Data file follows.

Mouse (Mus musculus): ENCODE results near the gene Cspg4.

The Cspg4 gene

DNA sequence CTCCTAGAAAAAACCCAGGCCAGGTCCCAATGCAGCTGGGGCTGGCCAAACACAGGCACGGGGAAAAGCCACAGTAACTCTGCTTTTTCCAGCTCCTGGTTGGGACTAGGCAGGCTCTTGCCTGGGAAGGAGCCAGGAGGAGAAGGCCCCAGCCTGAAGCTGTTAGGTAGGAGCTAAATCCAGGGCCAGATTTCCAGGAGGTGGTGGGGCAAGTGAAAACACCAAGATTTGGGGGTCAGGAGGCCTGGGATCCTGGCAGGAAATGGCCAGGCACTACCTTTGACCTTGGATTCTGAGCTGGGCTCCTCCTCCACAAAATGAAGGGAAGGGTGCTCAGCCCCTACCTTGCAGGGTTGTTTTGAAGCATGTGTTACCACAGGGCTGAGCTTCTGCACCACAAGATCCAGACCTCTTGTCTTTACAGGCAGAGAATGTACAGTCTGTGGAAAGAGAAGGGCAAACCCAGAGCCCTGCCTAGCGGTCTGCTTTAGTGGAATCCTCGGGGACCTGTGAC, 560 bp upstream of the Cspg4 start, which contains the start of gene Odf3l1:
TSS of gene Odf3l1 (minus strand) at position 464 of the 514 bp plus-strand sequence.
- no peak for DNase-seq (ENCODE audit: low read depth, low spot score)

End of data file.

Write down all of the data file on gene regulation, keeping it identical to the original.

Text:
Mouse (Mus musculus): ENCODE results near the gene Cspg4.

The Cspg4 gene

DNA sequence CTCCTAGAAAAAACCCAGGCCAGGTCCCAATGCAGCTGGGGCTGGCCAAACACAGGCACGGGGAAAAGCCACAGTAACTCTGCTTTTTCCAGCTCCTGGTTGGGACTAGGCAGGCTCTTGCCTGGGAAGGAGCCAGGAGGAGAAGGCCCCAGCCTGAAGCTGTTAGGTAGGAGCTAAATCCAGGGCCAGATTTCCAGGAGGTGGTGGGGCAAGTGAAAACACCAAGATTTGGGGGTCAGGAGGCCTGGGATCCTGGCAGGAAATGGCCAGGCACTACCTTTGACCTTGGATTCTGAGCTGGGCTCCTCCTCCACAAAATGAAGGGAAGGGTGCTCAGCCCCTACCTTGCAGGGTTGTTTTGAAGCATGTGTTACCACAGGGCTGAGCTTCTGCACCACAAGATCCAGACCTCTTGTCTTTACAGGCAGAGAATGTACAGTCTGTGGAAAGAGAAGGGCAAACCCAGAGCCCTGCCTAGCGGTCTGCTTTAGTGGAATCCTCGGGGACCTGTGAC, 560 bp upstream of the Cspg4 start, which contains the start of gene Odf3l1:
TSS of gene Odf3l1 (minus strand) at position 464 of the 514 bp plus-strand sequence.
- no peak for DNase-seq (ENCODE audit: low read depth, low spot score)